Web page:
There are a number of interrelated factors that influence whether an individual will adopt access to the internet. One major factor is the affordability of access, and that is very often the major obstacle to increasing internet adoption. Other factors include the perceived relevance of the internet to the potential user’s life, which can be broken down into the user’s literacy (particularly digital and media literacy), the availability of locally relevant content, produced in locally spoken languages, and the availability of internet access points, whether public or private.
From a developing country perspective, many people will never enjoy private access to computers or the internet. Public access points such as telecentres, libraries, community centres, clinics and schools must be made available so that all people can have access within easy walking distance of where they live or work. This should be coupled with local, community and national initiatives to promote free or low-cost training opportunities, methodologies and materials related to using the internet for social development.
At this point, it is important to distinguish between barriers to internet adoption in developing countries, such as high cost of access that can prevent those who are aware of and want internet access from acquiring it, and users who are not willing to adopt internet access at any price. The lack of perceived relevance is posed as an explanation for why there is low internet adoption even in countries where there is generally high mobile growth, high penetration and use, and the availability of relatively inexpensive mobile data plans.
It is no coincidence that companies whose business models depend on widespread adoption and large networks of users (and their private data) are now deploying projects to not only offer cheap access to their networks in developing countries, but to also offer access to a limited set of services that may have more perceived relevance to non-adopting users in these countries.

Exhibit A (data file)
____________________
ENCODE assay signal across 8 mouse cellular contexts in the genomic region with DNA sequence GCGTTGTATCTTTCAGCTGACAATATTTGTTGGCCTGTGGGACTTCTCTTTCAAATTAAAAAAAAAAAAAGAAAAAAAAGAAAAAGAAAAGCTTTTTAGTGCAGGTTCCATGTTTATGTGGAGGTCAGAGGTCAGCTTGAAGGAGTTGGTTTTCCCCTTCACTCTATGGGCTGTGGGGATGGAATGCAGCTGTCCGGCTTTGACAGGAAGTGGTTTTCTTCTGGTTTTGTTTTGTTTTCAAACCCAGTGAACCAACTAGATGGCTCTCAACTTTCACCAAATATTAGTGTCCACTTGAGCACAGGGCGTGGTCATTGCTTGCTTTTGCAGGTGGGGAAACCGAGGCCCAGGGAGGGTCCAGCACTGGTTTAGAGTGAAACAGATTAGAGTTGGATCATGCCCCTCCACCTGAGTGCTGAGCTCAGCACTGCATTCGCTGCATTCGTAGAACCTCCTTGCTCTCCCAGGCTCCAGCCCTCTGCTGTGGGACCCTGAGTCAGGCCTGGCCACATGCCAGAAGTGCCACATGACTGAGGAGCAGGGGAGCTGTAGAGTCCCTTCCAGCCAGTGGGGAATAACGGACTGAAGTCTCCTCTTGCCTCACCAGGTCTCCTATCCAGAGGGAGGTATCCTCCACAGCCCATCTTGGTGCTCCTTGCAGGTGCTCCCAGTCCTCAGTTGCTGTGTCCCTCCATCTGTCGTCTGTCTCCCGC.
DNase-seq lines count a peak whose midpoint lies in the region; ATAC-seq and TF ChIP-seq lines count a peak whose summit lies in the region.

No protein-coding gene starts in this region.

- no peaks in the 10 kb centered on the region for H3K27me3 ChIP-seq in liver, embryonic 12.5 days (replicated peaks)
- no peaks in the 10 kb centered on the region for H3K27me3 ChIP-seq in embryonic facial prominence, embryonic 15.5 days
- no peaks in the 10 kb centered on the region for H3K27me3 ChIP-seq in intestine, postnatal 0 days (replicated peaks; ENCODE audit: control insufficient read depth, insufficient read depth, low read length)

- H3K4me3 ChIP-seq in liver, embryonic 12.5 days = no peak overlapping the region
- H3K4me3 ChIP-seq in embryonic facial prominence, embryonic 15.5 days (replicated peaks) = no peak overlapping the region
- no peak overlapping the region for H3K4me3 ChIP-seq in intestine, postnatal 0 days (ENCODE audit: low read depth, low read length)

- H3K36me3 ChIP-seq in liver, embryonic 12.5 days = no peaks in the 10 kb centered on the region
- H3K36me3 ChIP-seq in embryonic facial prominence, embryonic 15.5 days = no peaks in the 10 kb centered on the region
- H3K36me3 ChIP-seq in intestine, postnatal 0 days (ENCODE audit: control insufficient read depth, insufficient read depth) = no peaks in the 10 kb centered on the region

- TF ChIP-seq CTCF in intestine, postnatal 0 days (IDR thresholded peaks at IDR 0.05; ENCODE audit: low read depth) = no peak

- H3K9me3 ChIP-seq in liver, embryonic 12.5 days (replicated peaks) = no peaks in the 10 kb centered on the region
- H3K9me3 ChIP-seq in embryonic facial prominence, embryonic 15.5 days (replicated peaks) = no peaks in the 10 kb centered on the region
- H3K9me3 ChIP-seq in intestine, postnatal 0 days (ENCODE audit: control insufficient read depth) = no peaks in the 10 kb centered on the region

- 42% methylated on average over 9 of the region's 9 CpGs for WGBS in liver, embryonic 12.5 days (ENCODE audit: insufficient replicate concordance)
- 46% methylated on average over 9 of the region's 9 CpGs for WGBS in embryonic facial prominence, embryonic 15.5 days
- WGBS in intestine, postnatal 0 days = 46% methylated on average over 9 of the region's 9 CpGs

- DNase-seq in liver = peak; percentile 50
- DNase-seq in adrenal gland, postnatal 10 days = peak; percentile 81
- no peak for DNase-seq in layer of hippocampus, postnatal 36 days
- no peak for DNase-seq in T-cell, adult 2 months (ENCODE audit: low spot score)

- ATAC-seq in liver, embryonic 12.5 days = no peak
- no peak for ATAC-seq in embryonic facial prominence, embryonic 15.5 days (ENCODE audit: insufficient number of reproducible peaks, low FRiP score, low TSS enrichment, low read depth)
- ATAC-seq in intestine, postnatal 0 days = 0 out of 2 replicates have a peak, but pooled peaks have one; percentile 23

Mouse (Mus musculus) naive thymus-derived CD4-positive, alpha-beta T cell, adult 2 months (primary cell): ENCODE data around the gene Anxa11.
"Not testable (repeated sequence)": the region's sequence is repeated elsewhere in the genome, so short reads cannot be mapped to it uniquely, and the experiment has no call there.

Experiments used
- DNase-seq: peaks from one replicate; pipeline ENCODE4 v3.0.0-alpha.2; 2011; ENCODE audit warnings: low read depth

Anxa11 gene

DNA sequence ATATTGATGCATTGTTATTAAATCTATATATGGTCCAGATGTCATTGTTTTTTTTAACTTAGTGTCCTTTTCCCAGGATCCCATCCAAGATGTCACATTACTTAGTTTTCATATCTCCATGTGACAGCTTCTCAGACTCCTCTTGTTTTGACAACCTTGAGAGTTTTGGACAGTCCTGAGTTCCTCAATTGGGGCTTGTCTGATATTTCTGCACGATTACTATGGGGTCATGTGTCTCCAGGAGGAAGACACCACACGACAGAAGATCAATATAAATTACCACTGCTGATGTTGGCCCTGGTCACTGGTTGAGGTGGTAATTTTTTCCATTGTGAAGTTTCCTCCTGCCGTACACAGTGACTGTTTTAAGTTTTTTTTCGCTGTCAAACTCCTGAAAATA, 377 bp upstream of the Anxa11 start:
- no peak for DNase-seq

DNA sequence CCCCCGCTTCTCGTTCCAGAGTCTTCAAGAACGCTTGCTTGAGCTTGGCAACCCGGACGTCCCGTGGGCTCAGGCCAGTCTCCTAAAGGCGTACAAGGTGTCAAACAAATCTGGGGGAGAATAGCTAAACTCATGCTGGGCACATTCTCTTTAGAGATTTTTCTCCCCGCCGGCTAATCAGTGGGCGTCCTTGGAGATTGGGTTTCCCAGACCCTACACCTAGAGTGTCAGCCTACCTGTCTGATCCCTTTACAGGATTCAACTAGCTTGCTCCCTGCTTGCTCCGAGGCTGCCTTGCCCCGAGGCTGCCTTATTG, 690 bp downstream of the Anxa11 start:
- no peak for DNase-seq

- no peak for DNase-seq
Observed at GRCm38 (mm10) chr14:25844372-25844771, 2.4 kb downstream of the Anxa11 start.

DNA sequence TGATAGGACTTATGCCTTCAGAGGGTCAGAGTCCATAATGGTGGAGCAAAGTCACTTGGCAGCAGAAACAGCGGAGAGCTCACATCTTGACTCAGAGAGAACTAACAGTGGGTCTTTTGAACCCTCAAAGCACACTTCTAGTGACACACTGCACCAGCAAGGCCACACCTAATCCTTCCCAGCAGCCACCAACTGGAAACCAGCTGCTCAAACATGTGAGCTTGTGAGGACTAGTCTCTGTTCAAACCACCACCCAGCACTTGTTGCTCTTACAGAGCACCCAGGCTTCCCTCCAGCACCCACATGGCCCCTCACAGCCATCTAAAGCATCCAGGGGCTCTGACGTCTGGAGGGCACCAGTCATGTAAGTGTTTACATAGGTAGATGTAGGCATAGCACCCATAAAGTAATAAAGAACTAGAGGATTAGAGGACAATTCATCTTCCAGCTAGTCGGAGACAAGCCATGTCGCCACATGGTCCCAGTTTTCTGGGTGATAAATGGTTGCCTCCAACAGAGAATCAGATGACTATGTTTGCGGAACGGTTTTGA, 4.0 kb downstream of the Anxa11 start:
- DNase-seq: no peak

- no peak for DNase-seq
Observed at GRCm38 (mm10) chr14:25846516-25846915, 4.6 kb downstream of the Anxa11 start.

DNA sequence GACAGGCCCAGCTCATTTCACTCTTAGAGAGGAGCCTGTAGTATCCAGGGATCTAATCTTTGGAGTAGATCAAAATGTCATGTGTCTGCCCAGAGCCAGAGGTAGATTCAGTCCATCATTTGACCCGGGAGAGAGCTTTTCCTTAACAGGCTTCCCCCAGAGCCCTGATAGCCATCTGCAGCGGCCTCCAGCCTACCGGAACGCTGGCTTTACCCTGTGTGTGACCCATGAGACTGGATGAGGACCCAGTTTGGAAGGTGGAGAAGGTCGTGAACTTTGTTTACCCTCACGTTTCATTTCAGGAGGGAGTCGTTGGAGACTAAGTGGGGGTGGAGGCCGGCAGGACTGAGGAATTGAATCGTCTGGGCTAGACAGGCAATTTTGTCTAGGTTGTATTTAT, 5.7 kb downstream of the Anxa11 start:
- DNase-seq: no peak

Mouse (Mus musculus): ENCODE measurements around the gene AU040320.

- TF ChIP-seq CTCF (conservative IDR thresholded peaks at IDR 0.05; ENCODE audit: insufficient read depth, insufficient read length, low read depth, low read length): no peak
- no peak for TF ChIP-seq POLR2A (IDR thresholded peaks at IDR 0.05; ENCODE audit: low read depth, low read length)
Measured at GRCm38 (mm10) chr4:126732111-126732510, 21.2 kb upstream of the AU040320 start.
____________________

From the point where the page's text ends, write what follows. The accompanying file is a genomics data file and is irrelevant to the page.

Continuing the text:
Digital philanthropy or a new colonial data mine?
The Internet.org platform has been criticised for trying to dictate what people see in those developing regions, essentially creating a “two-tier internet”, an “internet of the rich”, or those who are wealthy enough to pay for the unlimited access, and an “internet of the poor”, who cannot afford to make their own choices about what content they get to browse.
This, along with similar “zero-rating” initiatives that allow unlimited access to certain websites over an otherwise metered connection, violate one of the essential principles that have enabled the internet to become an important tool for communication: the net neutrality principle. Although the rule for net neutrality may vary from country to country, in general terms it is a network architectural principle that internet service providers should treat all data traffic on their networks equally, not discriminating or charging differentially by user, content, site, platform, application, type of attached equipment, or mode of communication.
As zero-rating refers to a number of commercial strategies developed by mobile service providers in partnership with application providers and aimed at providing free data traffic for a particular application or specific service, such a price discrimination has also been seen as a kind of net neutrality violation. More empirical research is necessary to completely understand its impacts, but the growing literature in this field points out that this business model affects users and their access to the internet, with some studies showing that in countries where zero-rated services were adopted, 3G and 4G prices have risen. The literature also presents concrete risks of government filtering of zero-rated apps in countries where censorship is a common practice, and shows how zero-rating may increase social exclusion and decrease people’s interest in exploring other services and applications (walled gardens). Some research explores the economic effects of these initiatives on competition and adverse consequences for technological development in developing countries.